Assuming next that distance E is determined by auto focus circuit 62 to be in the middle zone, the operation of camera 10 will be essentially identical to that described immediately above, with the exception that the motion of lens 12 will be stopped when wiper 40 makes electrical contact with pad 48. At that time lever 26 is released to engage notch 24C of focus shift member 24, stopping the motion of lens 12. It is thus seen that the middle focus setting in the flash mode of operation is the same as the near focus setting in the ambient mode of operation.

When distance E is in the near zone, both pads 46, 48 are high and electromagnet 32 remains energized throughout the mechanical range of motion of lens 12. The counter clockwise rotation of lens 12 is stopped only when stop projection 24D of focus shift control member 24 engages the tooth of lever 26 as the lever is held by electromagnet 32. Thus, the near zone in the flash mode of operation is at a closer focus setting than it is possible to obtain in the ambient mode of operation described hereinabove.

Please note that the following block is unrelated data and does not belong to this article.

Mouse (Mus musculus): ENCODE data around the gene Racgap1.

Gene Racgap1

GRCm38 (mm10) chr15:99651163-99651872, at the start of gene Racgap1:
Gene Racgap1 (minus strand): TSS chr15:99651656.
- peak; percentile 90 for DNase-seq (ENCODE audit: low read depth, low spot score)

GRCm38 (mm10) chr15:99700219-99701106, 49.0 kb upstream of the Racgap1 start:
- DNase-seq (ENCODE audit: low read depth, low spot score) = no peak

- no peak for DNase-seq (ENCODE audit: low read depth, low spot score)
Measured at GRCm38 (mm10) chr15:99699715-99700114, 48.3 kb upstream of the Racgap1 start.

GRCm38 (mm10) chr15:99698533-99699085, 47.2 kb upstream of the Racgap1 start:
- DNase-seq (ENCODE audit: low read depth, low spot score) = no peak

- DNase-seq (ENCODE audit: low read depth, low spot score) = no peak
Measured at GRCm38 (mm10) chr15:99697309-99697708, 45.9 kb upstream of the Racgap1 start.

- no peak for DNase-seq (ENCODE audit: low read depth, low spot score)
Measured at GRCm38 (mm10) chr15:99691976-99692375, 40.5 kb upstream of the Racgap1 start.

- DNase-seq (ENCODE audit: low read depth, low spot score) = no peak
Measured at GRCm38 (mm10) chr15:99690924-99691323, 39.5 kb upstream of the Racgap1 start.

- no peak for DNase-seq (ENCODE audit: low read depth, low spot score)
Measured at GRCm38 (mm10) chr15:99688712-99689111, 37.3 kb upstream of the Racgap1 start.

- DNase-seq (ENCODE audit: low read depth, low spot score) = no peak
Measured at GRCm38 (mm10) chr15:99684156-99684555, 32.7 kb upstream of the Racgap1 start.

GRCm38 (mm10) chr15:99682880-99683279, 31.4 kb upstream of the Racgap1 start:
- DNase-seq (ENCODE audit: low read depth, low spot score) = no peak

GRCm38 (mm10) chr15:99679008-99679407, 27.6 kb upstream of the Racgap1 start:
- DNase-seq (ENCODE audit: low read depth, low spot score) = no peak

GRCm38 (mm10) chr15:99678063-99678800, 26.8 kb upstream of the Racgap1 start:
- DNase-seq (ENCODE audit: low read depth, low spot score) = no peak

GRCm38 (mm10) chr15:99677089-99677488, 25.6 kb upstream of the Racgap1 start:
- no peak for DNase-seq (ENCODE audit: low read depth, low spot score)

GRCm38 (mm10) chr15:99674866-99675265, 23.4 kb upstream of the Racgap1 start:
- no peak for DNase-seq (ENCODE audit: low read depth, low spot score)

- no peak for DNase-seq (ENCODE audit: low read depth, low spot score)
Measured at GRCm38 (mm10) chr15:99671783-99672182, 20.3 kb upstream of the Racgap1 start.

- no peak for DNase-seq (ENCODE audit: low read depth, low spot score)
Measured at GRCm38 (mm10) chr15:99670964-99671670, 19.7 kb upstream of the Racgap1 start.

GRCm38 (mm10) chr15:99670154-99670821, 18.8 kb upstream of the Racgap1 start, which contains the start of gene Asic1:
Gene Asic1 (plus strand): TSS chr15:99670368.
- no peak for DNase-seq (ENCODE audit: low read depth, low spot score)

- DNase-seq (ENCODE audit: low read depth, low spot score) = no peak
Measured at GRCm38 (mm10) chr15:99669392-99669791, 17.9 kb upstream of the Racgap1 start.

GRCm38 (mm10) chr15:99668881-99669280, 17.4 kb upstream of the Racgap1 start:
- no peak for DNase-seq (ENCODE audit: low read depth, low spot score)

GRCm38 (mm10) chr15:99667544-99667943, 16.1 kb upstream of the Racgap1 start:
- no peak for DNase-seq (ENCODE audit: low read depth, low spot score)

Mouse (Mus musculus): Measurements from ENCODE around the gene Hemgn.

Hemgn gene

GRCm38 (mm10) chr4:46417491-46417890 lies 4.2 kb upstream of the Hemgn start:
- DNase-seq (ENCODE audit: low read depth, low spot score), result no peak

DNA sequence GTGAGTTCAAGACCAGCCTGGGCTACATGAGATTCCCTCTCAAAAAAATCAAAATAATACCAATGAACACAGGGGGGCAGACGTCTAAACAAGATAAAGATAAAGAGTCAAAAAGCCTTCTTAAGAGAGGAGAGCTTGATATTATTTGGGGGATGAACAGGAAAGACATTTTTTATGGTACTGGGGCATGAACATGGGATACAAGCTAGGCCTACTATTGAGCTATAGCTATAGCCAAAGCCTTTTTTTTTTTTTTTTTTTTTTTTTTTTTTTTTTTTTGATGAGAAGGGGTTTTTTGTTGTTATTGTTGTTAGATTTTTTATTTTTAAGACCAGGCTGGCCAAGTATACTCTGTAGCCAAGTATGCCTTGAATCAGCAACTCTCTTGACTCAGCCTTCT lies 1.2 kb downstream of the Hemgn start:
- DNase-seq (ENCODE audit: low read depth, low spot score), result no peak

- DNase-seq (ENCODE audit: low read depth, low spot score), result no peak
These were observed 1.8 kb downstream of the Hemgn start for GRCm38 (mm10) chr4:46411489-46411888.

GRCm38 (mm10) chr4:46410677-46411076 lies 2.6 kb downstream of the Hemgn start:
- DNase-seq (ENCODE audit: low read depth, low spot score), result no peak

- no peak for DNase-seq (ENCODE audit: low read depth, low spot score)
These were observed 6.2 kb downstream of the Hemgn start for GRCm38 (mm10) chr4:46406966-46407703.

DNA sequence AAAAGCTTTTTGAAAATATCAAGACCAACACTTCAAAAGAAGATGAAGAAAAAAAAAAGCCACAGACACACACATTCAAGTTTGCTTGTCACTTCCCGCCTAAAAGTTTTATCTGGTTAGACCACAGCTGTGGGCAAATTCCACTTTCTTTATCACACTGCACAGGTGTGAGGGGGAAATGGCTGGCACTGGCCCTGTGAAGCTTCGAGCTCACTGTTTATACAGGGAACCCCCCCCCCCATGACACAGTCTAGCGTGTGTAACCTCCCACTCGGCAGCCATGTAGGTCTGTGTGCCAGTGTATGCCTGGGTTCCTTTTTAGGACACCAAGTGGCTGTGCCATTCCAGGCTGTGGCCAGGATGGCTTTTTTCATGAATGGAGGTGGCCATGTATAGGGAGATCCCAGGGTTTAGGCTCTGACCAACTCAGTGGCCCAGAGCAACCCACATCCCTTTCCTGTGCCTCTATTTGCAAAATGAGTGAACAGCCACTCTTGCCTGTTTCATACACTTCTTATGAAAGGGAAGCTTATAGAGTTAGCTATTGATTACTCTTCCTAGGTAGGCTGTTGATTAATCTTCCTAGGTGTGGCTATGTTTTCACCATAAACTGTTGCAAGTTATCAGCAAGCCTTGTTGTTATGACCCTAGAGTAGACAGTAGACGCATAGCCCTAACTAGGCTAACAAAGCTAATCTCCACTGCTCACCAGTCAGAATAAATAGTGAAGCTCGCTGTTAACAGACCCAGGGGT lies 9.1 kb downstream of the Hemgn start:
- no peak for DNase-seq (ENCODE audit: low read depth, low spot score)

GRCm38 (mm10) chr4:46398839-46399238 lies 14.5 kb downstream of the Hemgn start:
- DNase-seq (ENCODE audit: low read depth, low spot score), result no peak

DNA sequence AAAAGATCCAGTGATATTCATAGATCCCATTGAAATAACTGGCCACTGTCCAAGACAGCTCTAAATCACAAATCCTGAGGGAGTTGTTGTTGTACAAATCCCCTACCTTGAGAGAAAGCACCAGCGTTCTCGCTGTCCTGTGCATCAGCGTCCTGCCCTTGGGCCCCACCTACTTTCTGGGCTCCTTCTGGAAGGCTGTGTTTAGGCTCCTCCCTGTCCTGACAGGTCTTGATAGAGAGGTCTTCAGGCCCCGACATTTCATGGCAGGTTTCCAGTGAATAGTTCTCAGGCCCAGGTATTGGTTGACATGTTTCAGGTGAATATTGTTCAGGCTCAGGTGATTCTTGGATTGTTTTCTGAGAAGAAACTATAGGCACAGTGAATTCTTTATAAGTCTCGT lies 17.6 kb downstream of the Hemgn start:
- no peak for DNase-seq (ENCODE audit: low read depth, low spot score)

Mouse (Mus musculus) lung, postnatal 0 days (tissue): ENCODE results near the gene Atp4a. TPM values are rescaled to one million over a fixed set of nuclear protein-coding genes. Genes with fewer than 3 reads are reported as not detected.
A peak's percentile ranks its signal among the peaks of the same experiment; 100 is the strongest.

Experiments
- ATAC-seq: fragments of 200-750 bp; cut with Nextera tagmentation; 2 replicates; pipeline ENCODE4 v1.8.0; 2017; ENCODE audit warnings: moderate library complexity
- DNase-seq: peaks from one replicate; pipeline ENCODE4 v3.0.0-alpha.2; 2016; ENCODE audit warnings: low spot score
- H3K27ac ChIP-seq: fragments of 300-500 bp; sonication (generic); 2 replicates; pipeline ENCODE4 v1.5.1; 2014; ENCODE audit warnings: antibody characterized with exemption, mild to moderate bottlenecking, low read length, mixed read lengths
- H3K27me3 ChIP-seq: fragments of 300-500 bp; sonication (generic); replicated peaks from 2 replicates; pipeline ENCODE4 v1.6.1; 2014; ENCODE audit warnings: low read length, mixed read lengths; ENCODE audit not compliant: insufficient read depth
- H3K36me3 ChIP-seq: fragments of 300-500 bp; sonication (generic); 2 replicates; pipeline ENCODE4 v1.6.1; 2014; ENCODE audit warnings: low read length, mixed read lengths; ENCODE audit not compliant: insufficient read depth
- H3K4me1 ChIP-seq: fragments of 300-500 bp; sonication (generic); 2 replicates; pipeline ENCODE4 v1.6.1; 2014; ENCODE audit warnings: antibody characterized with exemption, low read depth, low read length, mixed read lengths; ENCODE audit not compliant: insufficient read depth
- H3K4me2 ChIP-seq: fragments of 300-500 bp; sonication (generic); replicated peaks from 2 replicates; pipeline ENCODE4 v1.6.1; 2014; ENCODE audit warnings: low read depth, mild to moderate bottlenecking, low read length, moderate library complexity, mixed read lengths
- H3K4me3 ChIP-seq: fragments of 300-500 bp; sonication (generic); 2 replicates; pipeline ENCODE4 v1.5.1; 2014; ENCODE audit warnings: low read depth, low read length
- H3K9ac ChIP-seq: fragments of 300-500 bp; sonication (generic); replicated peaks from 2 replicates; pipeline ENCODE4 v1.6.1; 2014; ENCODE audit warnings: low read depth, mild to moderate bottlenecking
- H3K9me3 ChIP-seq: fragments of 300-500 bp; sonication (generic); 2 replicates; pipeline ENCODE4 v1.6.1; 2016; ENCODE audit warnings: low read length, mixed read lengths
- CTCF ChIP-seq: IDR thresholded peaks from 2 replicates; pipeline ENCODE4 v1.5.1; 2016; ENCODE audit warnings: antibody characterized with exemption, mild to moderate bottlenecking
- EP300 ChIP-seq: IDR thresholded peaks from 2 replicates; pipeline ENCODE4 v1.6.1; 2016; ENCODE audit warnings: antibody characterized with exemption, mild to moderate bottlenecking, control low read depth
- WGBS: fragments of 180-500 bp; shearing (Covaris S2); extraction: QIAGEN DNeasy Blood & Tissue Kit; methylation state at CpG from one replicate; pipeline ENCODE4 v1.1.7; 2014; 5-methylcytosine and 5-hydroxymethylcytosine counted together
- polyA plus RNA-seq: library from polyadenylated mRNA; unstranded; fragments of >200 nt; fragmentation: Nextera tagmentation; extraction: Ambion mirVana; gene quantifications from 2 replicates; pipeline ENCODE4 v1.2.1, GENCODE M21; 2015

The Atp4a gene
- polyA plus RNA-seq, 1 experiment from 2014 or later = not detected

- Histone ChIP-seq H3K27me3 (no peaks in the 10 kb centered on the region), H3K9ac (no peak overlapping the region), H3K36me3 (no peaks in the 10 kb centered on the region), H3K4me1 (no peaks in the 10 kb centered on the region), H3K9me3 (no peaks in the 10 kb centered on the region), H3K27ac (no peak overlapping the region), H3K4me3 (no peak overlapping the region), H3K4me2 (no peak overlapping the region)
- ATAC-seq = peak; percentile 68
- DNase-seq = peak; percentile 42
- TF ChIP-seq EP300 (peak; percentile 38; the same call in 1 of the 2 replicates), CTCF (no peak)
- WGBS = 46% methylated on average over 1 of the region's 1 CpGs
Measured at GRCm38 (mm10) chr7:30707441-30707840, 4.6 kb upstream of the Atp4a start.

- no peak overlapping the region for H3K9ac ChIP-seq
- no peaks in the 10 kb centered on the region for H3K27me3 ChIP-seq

To briefly summarize the function of camera 10 as described above, three contiguous focus settings are provided for both the ambient and flash modes of operation. The focus settings in the flash mode are relatively closer (i.e. one notch on focus shift member 24) than the focus settings in the ambient mode. The focus settings in the flash and non-flash modes of operation share in common two focus settings, those defined by projections 24B, 24C. Further, the maximum focus setting in the flash mode is decreased from the maximum focus setting in the ambient mode, while the near focus setting in the flash mode is closer than any available focus setting in the ambient mode.